|Hosted by||Alex Blumberg, Zoe Chace, Chana Joffe-Walt, Lisa Chow|
|Length||About 15 minutes|
|Debut||September 6, 2008|
|Provider||National Public Radio / Chicago Public Media|
The podcast launched on September 6, 2008 to cover the global financial crisis of 2008–2009 in the wake of the Federal takeover of Fannie Mae and Freddie Mac. It was created after the success of "The Giant Pool of Money", an episode of This American Life. Currently, episodes are produced two days a week and are around 15 minutes in length.
The Planet Money also provides regular reports for Morning Edition and All Things Considered and occasional episodes of This American Life. Senator Max Baucus praised the show's attempts to explain the financial crisis "in terms the average American starts to understand".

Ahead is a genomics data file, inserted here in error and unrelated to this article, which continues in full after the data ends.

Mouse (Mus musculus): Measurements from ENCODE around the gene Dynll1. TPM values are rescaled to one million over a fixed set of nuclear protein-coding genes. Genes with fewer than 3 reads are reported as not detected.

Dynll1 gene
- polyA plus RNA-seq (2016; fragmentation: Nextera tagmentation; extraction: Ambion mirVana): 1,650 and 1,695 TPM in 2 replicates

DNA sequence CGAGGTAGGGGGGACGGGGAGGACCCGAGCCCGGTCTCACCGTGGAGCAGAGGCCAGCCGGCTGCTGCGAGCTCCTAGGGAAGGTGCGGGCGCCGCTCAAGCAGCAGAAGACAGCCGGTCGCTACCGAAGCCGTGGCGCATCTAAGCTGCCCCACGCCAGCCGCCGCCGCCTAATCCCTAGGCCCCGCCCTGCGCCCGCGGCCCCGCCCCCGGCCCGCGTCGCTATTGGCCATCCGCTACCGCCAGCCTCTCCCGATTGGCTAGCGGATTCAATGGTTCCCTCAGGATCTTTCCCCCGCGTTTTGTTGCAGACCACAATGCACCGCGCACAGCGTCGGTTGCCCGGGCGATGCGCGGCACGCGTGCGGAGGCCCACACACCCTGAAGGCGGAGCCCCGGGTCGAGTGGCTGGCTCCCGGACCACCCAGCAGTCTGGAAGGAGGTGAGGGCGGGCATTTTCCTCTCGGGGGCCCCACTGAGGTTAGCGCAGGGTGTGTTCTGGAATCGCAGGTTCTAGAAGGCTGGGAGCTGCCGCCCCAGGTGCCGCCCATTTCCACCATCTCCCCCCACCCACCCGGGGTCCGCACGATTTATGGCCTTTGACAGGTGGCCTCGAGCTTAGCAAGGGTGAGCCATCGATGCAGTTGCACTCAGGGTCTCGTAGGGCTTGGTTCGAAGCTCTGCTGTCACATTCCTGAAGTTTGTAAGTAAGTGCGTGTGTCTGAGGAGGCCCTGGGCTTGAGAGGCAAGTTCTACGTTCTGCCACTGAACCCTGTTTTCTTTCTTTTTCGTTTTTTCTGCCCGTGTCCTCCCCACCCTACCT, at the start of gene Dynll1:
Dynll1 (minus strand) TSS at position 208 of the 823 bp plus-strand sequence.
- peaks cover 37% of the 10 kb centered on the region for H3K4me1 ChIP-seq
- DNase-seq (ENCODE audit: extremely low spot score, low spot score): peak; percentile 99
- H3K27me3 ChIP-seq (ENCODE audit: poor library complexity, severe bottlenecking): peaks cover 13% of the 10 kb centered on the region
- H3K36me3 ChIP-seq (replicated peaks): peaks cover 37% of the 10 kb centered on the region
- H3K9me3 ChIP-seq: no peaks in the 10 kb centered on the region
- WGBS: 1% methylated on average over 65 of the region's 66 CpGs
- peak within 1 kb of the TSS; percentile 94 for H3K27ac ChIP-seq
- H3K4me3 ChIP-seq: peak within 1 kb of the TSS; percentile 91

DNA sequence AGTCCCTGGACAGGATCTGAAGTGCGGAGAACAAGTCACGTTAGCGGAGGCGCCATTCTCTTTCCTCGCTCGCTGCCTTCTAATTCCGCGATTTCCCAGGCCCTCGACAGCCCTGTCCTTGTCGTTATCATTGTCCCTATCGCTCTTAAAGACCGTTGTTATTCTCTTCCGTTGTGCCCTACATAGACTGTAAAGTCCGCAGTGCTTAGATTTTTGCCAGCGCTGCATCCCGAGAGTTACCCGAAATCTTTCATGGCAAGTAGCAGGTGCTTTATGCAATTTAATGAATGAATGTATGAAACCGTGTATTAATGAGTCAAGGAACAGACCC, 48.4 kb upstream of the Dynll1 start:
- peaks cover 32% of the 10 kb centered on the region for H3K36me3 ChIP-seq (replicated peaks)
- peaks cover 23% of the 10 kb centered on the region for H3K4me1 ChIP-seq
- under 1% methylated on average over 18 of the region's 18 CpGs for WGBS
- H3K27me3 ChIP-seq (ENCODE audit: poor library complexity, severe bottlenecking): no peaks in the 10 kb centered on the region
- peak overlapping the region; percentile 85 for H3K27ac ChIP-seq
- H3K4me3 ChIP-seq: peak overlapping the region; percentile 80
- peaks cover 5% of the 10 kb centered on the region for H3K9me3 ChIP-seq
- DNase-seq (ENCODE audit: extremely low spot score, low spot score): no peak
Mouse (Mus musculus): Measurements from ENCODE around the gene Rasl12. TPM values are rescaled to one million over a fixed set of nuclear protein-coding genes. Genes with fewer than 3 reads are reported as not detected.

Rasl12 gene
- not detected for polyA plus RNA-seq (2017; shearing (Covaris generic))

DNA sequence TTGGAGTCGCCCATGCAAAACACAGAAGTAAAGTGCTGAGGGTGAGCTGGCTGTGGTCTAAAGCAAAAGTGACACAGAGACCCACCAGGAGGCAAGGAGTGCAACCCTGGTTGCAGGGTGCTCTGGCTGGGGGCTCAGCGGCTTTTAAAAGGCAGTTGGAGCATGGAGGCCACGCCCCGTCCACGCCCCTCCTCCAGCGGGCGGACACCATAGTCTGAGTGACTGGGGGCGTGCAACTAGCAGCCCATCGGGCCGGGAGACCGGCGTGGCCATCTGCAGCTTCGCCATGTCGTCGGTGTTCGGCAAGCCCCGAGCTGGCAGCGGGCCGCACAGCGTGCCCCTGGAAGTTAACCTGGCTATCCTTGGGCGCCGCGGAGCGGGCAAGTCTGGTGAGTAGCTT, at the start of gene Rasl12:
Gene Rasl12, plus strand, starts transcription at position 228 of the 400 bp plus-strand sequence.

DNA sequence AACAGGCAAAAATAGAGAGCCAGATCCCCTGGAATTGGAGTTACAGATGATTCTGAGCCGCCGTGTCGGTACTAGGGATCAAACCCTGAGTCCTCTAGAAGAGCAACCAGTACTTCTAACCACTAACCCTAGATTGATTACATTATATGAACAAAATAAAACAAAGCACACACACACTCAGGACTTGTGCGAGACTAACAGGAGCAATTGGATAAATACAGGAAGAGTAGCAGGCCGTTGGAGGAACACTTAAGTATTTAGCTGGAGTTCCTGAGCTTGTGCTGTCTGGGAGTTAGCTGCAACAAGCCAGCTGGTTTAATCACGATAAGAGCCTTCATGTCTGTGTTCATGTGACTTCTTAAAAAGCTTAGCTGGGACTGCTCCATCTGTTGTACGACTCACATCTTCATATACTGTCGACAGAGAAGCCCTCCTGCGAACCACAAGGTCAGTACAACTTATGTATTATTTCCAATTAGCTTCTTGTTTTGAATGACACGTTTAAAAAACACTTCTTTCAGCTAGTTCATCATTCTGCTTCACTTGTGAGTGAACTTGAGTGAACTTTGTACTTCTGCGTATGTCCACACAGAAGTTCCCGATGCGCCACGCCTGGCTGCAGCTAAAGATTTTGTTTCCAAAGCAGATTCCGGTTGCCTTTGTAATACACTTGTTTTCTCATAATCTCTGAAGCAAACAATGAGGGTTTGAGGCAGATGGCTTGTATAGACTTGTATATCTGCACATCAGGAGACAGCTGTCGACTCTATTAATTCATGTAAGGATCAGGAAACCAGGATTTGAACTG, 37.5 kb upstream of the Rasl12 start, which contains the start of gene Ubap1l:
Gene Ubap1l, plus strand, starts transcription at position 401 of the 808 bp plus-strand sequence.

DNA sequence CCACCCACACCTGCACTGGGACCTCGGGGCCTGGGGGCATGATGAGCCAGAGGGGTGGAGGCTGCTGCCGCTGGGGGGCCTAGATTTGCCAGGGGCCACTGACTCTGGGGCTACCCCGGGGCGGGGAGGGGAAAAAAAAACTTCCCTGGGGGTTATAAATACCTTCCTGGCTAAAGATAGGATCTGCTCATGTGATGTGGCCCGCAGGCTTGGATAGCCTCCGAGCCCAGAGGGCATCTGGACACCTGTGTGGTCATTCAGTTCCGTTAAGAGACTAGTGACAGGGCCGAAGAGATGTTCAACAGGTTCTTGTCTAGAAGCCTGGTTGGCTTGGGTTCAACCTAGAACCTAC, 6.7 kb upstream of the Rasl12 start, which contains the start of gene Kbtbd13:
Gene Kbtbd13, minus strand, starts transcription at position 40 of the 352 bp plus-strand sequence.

- Schumacher-Matos, Edward (June 22, 2011). "Planet Money Misfires on Local Economic Developers". NPR Ombudsman Blog. NPR. Retrieved February 18, 2012.
Planet Money is a joint venture between NPR and This American Life.
- "'Giant Pool Of Money' Named To Decade Top 10 List". Planet Money. April 5, 2010. Retrieved June 3, 2010.
'The Giant Pool of Money'—the hour-long This American Life episode that explained the housing bust and gave rise to Planet Money—was just named one of the top 10 works of U.S. journalism of the past decade.
- "Podcast Directory: Planet Money". NPR.
- "Fine Print: A 'Back-Door' Bailout?". Planet Money Blog. October 3, 2008.
- "Treasury Sec. Geithner explores ways to pay for health care". C-SPAN archives. March 4, 2009.
- Moryl, R. (2013). "T-shirts, moonshine, and autopsies: Using podcasts to engage undergraduate microeconomics students". International Review of Economics Education 13: 67. doi:10.1016/j.iree.2013.02.001.
- Luther, W. J. (2014). "Using NPR's Planet Money Podcast in Principles of Macroeconomics". SSRN Electronic Journal. doi:10.2139/ssrn.2391013.
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